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Poll shows DPP as favorite for Taiwan presidency, KMT for legislature

TPP's Ko down about 10 points according to new poll, KMT's Hou continues to rise

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Lai Ching-te, Hou Yu-ih, and Ko Wen-je. (CNA photos)

Lai Ching-te, Hou Yu-ih, and Ko Wen-je. (CNA photos)

TAIPEI (Taiwan News) — Democratic Progressive Party (DPP) candidate Lai Ching-te (賴清德) remains the frontrunner in Taiwan’s presidential race according to a new poll, while results show the Kuomintang (KMT) taking the most legislative seats.

Meanwhile, support for Taiwan People’s Party (TPP) candidate Ko Wen-je (柯文哲) has fallen nearly ten points compared to last month. KMT candidate Hou Yu-ih (侯友宜) continues to gain ground on the DPP’s Lai.

My Formosa released the poll on Monday (Dec. 4) that showed Lai ahead with 36.6%, followed by Hou with 30.5%, and Ko with 17.7%. Lai’s support is up around five points from last month’s poll, while Hou is steadily building support since it bottomed out at 17% in August.

The poll was taken in the days after the TPP and KMT failed to agree on a joint presidential run in November. Telephone interviews were used to survey 1,076 people throughout each of Taiwan’s cities and counties, producing a 3% margin of error.

On the parties themselves, 43.4% of respondents said they wanted to see a change of the ruling party after next year’s election, while 33.4% said the DPP should remain. Of those who said they wanted a change, about 29% said the KMT should hold the presidency and 14.5% said the TPP, with the remaining responses unclear.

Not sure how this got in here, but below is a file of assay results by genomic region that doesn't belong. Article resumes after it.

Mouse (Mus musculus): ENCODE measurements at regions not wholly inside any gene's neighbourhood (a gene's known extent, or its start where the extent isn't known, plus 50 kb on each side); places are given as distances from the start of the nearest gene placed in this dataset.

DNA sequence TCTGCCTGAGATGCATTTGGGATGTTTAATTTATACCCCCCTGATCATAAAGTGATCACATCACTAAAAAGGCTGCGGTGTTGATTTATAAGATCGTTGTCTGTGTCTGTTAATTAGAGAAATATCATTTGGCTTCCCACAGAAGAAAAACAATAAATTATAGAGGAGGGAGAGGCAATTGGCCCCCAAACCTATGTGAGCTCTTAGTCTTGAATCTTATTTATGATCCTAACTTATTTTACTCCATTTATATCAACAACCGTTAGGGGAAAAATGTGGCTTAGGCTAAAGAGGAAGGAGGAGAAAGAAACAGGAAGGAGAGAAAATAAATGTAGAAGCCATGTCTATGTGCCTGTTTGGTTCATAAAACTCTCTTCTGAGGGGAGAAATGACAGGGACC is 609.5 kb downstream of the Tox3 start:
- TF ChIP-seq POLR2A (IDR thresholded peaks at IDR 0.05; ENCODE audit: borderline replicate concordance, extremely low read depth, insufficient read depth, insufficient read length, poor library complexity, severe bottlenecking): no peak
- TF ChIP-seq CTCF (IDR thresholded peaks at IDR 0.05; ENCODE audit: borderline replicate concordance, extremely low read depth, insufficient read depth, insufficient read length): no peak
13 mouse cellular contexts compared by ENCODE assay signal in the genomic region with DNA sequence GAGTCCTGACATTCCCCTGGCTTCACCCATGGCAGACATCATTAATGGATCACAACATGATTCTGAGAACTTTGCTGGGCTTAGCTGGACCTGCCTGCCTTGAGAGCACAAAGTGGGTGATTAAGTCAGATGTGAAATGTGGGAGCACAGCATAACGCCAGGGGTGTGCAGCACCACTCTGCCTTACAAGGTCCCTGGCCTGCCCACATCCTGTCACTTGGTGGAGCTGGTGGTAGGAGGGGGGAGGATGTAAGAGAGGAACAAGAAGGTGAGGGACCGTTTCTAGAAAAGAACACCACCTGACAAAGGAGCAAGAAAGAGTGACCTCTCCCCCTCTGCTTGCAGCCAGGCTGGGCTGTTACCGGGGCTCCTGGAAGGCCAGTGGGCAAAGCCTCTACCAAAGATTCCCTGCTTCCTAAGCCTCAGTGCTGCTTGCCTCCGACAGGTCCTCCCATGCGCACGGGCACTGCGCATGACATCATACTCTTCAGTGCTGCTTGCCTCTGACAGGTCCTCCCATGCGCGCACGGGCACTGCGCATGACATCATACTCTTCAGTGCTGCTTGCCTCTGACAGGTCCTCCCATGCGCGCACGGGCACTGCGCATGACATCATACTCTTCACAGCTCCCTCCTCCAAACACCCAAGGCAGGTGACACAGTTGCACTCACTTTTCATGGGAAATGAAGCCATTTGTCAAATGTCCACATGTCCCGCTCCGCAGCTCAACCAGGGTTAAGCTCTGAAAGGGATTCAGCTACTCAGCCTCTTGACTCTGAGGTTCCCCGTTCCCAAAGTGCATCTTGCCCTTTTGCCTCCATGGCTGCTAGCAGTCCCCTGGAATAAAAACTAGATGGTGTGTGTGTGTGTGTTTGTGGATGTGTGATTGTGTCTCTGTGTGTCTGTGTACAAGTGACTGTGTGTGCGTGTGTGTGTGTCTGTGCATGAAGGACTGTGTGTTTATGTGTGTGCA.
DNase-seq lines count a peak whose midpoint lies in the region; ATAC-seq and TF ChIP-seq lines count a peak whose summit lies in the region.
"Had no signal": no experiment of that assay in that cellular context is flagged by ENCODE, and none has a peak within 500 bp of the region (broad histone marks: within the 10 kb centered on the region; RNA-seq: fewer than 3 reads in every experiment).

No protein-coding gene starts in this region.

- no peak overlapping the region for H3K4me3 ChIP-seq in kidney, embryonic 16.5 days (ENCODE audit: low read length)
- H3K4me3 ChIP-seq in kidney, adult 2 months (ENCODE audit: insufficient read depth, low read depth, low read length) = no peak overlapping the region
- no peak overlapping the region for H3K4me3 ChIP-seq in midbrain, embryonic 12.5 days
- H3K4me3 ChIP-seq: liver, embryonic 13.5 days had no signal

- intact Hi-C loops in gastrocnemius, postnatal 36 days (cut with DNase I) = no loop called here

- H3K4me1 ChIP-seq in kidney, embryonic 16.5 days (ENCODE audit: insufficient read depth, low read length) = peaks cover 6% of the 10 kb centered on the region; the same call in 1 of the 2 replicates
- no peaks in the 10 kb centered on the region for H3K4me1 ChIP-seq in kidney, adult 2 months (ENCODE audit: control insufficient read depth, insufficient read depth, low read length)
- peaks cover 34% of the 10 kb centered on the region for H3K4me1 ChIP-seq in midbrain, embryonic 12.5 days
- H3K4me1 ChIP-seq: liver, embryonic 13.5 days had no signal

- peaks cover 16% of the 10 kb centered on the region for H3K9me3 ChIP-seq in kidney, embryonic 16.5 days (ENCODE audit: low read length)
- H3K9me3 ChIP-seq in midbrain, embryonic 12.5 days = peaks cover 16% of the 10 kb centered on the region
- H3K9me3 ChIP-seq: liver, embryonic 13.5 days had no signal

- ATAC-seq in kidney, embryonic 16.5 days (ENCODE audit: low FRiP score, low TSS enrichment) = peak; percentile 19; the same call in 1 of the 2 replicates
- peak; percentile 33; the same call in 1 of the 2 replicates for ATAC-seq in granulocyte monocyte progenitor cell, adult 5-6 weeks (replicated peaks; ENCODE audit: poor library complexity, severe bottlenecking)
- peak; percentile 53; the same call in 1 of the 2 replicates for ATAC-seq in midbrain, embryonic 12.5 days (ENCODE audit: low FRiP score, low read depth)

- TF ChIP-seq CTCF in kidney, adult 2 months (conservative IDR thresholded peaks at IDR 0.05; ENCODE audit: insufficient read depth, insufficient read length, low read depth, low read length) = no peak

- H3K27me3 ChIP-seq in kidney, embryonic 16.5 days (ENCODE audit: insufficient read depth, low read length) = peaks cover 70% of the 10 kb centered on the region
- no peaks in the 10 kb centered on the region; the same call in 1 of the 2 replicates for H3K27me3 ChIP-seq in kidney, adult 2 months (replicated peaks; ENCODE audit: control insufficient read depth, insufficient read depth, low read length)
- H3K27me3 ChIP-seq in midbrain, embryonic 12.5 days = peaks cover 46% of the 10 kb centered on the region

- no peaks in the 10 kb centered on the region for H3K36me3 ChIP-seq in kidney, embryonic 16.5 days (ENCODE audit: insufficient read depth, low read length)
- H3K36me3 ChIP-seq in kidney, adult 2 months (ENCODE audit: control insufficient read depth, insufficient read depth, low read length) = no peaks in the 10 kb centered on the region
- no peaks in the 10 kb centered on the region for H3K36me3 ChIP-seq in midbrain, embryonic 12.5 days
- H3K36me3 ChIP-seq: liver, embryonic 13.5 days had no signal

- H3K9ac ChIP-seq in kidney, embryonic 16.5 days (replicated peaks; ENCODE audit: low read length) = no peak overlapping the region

Meanwhile, out of the three candidates, just under 33% said they would never vote for Lai, while about 25% said the same for Ko, and 17% said the same for Hou.

As the DPP’s Lai has framed the election as a choice between autocracy and democracy, the KMT has framed it as a choice for either war or peace. Polling showed that Lai’s framing was more agreeable to voters, with 36.5% who said they see it that way, down slightly from August.

Conversely, support for Hou’s framing of the election grew marginally, to 29%. About 7% said they thought the war-peace and democracy-autocracy dichotomies were both relevant to the election, and about 18% said neither were.

Poll shows DPP as favorite for Taiwan presidency, KMT for legislature
(Taiwan News image)

Despite Lai’s leading position in the polls, respondents overwhelmingly said they believe if he and running mate Hsiao Bi-khim (蕭美琴) are elected next January, cross-strait relations would deteriorate with the greatest chance, and the chances of China mounting a blockade on Taiwan within the next four years would increase.

Nearly half of all respondents said the Lai-Hsiao pairing would more likely cause this, while only 5.4% said Hou would, and 2.9% said Ko would. My Formosa said the public’s opinion on this issue has not changed since the same question was asked in May and August, representing the concerns and pressures the majority of people face.

Taiwan will elect members of the legislature in addition to a president in January 2024, and 32.1% of respondents said they would vote for KMT candidates. That was followed by 29.5% who said they would vote for DPP candidates, 7.5% for TPP candidates, and about 3% for other minor parties or independents.

For list candidates, the KMT again came out on top, with just over 33% saying they would vote to elect the parties’ non-district aligned candidates. The DPP followed at just under 30%, while over 13% said they would support the TPP.

My Formosa analysis showed people in Taipei, Taoyuan, Hsinchu, Miaoli, or those with university degrees have a clear preference for KMT legislators. Those in Kaohsiung and Pingtung, or those with an elementary school education, have a clear preference for the DPP.